Every local authority in England has ‘selective licensing’ powers. This means they can introduce licensing schemes for all or part of the area, requiring every rented property in that area to be licensed - regardless of the size or type of let.
This enables councils to:
- Keep track of which properties are rented out
- Make sure certain areas don’t become too saturated with a particular type of accommodation, to the detriment of the neighbourhood
- More easily identify and prosecute landlords who fall foul of lettings regulations.
How do the schemes work?
Each scheme runs for five years and there can be more than one scheme running at a time. At the end of five years, the council can either renew or scrap the scheme, and they may immediately start a new slightly different one. In some circumstances, they may also revoke a scheme and terminate it early.
Some examples of schemes:
The London borough of Harrow has three separate schemes running at the moment, which apply to four different wards:
- Roxbourne and Roxeth - effective from 14th March 2018
- Edgware - effective from 28th April 2021
- Wealdstone - effective from 2nd September 2021
A scheme can also be limited to specific streets, e.g.:
- Hammersmith and Fulham will begin a new licensing scheme on 5th June this year that applies to just 24 streets
- Sheffield City Council currently has a scheme that has been implemented “along parts of London Road, Abbeydale Road and Chesterfield Road”
How do I know if a scheme is operating in my area?
If your rental property is in London, there’s a dedicated London Property Licensing website, which provides great information and support for landlords.
However, outside of the capital there’s no central register of schemes. Each local authority does things differently and some council websites are far easier to navigate and more informative than others. On top of that, some councils are not very good at promoting their schemes, which can come into force at relatively short notice. So that means it can be very tricky to stay on top of selective licensing in your area and to know whether it applies to your property.
Your local council housing department will be able to advise you about what schemes are currently in operation. And if you belong to a local landlord association or your council runs a landlord accreditation scheme, you should be notified of any changes relating to selective licensing.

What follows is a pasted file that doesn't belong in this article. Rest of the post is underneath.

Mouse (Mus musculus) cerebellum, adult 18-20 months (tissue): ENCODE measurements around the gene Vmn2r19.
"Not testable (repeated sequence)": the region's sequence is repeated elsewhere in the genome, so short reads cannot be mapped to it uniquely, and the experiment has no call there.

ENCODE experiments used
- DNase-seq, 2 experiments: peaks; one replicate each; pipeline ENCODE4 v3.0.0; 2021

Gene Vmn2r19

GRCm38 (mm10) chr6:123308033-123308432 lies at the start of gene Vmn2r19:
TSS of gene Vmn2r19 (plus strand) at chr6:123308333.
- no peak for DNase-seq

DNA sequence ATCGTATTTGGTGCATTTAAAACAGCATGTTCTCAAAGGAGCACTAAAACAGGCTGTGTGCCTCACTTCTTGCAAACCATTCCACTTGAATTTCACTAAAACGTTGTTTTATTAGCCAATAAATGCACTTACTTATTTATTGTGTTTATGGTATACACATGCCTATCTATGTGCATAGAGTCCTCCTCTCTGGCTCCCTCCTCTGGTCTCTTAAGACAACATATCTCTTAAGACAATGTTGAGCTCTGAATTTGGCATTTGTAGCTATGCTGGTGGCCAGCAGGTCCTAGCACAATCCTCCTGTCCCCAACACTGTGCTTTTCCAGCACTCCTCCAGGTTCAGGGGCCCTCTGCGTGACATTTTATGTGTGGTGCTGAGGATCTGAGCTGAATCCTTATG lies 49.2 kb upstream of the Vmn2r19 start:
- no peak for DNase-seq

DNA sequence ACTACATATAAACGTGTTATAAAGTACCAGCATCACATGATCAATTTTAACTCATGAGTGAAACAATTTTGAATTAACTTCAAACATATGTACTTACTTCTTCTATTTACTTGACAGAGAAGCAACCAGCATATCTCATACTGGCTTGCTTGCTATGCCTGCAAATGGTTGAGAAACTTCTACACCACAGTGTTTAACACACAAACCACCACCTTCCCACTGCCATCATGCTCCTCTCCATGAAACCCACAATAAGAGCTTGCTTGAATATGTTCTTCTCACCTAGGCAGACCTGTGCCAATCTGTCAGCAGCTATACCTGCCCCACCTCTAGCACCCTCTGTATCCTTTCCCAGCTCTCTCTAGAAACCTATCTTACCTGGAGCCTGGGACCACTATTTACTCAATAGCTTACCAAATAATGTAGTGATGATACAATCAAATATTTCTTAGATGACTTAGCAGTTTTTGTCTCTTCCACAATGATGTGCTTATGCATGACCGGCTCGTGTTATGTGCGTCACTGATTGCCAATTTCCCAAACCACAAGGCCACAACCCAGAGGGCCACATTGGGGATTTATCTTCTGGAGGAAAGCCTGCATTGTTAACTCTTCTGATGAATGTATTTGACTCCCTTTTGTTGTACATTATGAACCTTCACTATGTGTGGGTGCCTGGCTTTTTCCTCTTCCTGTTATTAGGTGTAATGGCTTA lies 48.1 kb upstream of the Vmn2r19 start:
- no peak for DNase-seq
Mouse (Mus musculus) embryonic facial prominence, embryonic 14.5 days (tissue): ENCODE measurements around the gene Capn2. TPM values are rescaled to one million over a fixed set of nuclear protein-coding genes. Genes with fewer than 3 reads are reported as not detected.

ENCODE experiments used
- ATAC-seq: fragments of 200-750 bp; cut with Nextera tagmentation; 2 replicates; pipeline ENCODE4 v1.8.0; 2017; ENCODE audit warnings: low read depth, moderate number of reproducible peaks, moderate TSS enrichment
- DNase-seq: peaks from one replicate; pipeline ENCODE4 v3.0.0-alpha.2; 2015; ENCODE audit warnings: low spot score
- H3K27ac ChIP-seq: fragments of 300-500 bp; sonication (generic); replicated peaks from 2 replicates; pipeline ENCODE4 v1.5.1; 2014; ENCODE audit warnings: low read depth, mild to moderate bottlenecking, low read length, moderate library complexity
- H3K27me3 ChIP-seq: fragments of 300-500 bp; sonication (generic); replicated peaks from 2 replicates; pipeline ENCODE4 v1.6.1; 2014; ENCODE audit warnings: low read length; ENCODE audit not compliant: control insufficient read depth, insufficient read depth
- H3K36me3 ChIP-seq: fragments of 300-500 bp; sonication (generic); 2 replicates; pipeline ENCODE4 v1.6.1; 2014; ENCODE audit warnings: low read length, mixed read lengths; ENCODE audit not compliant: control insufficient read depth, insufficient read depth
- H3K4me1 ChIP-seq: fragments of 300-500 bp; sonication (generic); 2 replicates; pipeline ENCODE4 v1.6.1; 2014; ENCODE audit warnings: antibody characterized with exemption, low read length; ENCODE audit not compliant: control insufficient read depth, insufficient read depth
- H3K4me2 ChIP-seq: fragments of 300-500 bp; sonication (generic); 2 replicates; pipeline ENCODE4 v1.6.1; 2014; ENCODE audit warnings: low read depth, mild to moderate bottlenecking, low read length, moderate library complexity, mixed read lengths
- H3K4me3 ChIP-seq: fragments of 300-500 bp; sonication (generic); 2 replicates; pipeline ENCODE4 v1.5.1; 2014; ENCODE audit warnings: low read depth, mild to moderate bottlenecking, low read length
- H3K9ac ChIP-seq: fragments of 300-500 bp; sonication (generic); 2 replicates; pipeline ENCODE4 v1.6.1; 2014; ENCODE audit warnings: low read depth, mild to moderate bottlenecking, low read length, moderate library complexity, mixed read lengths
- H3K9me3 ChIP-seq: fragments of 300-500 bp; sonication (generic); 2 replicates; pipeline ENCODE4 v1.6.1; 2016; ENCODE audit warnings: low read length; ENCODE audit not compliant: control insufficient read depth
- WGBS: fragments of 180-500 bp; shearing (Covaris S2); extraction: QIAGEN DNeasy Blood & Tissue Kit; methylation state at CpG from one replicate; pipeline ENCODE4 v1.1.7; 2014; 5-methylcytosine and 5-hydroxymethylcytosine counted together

Of course, if your property is let and managed by us, we’ll advise you as early as possible about any schemes that might affect you. We can also guide you through the licence application process and help you make sure your property complies with all the conditions.
How do you get a licence?
Your local council website should have details of how to apply and what information and documentation they require. That’s usually things like:
- The number of rooms and storeys
- An accurate floor plan of the property (ideally get this prepared by a professional)
- Details of occupants and a copy of the tenancy agreement
- A declaration that the property manager is a ‘fit and proper person’
- Confirmation that the furniture and furnishings comply with fire safety regulations
- Copies of gas and electrical safety certificates.
Keep a copy of your completed application, in case it goes astray once you’ve posted it - and make sure you get proof of posting.
There’s generally an up-front application fee to pay, then the balance of the licence fee is payable on approval. That cost can vary significantly depending on where your property is located, ranging from around £500 up to around £1,500.
What are the penalties for not having a licence?
Without taking you to court, your local council could:
- Impose a civil penalty of up to £30,000
- Issue a rent repayment order, forcing you to pay up to 12 months’ rent back to your tenant
- Issue a banning order, preventing you from letting property.
If your case is considered serious enough, you could be prosecuted and face an unlimited fine and even jail time.